3.14.19 Your morning briefing
The information you need to start your day, from PaymentsSource and around the Web:
5G facial fares
Using the speed of a 5G network, a subway operator in Shenzhen, China, is testing facial recognition as a way to charge commuters for travel, The Verge reports.
It's not as seamless as the scenes from "Minority Report" — consumers must go to a specific screen to scan their faces, much like they would have to scan a fare card at a turnstile, according to the article.
Though it seems invasive, The Verge notes that this is probably tracking the same data already provided by users' fare cards; and that major Chinese cities already have heavy surveillance systems.
Amex's product mix
American Express is in a highly competitive market for credit card rewards, and its reliance on transaction fees comes with some risk, The Wall Street Journal reports.
Though Amex's costs for rewards as a percentage of consumer spending came in lower than rivals such as JPMorgan Chase and Citigroup, it also draws significant revenue on products such as charge cards, which don't allow users to carry a balance and thus don't allow Amex to charge interest, the article notes.
This, coupled with increased lending on traditional credit cards, increase Amex's exposure to an economic downturn, the Journal states.
MoviePass — which offered cheaper, subscription-based movie tickets by relying on Mastercard's Honor All Cards policies — has lost its relatively new day-to-day executive, Khalid Itum, Engadget reports.
Itum's departure is the latest in a series of setbacks for MoviePass, including other leadership departures and an issue with overstating its subscription revenue by counting suspended accounts in its reporting, the article states.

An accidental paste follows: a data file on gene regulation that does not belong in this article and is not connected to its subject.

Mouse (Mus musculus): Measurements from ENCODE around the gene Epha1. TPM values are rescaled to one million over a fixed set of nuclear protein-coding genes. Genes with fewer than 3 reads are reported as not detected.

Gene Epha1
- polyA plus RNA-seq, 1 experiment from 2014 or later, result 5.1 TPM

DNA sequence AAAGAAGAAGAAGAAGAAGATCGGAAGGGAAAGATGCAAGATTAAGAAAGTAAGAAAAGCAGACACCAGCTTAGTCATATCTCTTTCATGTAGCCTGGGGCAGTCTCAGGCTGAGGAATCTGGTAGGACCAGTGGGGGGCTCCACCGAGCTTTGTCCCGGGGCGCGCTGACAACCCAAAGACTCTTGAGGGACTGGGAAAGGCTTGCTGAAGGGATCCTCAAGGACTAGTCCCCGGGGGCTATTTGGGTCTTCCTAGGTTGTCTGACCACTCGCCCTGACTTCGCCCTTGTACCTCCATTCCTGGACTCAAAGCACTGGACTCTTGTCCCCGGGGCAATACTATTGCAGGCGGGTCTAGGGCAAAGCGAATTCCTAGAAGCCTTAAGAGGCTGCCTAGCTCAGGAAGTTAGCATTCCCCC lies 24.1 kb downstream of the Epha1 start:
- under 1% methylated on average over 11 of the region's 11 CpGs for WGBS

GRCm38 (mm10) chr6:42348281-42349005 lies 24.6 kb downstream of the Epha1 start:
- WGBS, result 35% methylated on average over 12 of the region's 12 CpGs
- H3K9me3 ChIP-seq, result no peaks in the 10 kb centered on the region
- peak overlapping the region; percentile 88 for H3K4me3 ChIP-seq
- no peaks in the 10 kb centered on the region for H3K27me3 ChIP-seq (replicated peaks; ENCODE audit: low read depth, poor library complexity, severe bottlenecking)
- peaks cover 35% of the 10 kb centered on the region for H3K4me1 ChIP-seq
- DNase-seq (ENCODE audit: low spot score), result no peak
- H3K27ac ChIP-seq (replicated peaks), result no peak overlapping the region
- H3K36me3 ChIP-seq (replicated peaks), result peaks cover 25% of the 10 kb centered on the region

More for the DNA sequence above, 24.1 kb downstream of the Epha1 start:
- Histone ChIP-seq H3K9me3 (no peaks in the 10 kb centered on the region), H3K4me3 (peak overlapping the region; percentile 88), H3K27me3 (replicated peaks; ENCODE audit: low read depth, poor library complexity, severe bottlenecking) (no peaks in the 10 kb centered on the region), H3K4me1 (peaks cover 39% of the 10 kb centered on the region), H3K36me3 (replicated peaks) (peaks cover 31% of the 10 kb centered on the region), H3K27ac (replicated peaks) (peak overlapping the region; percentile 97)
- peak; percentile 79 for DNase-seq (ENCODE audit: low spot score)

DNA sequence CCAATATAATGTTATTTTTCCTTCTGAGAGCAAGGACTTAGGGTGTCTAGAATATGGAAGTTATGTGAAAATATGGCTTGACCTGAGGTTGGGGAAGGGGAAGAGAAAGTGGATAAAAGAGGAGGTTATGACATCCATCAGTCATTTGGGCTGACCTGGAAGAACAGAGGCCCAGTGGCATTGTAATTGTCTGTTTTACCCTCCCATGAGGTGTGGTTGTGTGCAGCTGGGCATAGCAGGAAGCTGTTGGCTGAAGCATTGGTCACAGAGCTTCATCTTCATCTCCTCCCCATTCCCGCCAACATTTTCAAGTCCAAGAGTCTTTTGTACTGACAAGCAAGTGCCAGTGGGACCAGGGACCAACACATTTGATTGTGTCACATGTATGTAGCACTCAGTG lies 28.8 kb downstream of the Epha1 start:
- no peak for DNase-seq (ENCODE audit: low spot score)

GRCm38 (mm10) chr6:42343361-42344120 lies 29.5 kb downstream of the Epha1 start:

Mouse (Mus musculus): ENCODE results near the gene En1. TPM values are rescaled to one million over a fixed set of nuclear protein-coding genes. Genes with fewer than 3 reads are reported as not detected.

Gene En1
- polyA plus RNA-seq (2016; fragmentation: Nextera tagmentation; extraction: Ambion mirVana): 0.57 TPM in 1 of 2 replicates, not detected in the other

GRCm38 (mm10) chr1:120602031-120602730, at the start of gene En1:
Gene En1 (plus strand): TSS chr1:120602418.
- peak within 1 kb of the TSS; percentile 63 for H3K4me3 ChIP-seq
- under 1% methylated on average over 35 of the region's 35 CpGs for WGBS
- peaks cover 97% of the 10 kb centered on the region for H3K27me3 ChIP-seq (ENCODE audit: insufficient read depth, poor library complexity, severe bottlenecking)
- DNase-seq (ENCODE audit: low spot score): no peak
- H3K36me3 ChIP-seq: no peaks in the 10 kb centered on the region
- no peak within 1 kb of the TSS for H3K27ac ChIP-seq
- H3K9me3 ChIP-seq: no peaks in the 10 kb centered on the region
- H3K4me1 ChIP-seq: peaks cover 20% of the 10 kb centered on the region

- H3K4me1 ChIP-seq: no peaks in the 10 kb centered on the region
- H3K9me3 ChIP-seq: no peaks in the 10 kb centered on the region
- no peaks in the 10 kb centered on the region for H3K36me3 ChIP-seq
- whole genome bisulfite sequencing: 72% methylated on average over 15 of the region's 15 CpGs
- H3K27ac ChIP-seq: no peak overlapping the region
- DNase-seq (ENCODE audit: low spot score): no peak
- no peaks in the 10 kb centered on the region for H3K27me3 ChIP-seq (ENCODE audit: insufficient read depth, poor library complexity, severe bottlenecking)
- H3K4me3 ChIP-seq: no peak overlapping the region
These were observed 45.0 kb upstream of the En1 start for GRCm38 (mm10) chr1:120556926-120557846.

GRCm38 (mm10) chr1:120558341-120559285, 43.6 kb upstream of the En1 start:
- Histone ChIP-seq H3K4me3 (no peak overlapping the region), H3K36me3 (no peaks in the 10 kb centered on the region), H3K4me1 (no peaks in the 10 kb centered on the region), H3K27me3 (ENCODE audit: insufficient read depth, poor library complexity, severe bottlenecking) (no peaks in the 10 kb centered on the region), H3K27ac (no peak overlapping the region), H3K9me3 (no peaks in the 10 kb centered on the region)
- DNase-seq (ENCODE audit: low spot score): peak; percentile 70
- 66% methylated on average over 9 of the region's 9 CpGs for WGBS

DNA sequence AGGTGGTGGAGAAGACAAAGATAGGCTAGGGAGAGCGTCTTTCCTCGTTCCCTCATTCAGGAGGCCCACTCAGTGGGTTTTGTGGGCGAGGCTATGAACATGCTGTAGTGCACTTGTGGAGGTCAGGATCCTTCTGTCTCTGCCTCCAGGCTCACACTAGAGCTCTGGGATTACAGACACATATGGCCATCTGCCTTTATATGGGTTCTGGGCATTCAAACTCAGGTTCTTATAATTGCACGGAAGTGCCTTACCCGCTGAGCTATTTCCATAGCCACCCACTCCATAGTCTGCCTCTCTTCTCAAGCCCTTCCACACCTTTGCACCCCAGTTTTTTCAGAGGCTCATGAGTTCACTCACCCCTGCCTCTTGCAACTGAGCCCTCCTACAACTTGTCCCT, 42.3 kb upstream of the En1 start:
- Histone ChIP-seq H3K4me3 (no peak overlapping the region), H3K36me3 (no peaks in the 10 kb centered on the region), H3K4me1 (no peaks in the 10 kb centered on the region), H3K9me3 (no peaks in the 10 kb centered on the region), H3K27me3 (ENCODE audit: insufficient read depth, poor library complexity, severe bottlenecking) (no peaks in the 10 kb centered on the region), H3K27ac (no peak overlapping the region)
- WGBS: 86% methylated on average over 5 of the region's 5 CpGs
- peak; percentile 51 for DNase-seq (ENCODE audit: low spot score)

MoviePass has always had a troubled business model, as its ticket service ran over the objections of movie theater chains like AMC, which were initially required to accept its debit cards despite not agreeing to sell discounted tickets.
Blackbird — basically a version of Uber or Lyft for planes — has raised $10 million in a Series A round led by NEA, TechCrunch reports.
Blackbird is currently limited to California, and allows flyers to purchase their trips in bulk by paying for credit in advance and earning a discount of up to 25%.
Companies in the ride-sharing (or in this case, flight-sharing) market typically branch out into financial services and payments, such as Uber's in-app credit card management and Grab's financial services operations.
From the Web
Ysplit wants to make it so you never owe your friends money again
TechCrunch | Wed March 13, 2019 - Ysplit, a company launching out of Y Combinator, wants to make it so you never have to owe anyone ever again. It works by creating a virtual card that automatically deducts money from everyone’s bank account.
Payments processor Network International plans London listing
Reuters | Thu March 14, 2019 - Network International, the largest payment processing firm across the Middle East and Africa, said it planned to list on the London Stock Exchange
More UK retailers to accept Chinese mobile payment giant Alipay
Yahoo Finance | Thu March 14, 2019 - AliPay is currently accepted in some UK shops, restaurants and hotels but Barclaycard says it will now offer software that will enable retailers to update their existing point-of-sale systems to support Alipay.
More from PaymentsSource
Faster Zelle integration on its way, but capacity's limited: Jack Henry
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How Mastercard's Ethoca purchase could appease chargeback-weary merchants
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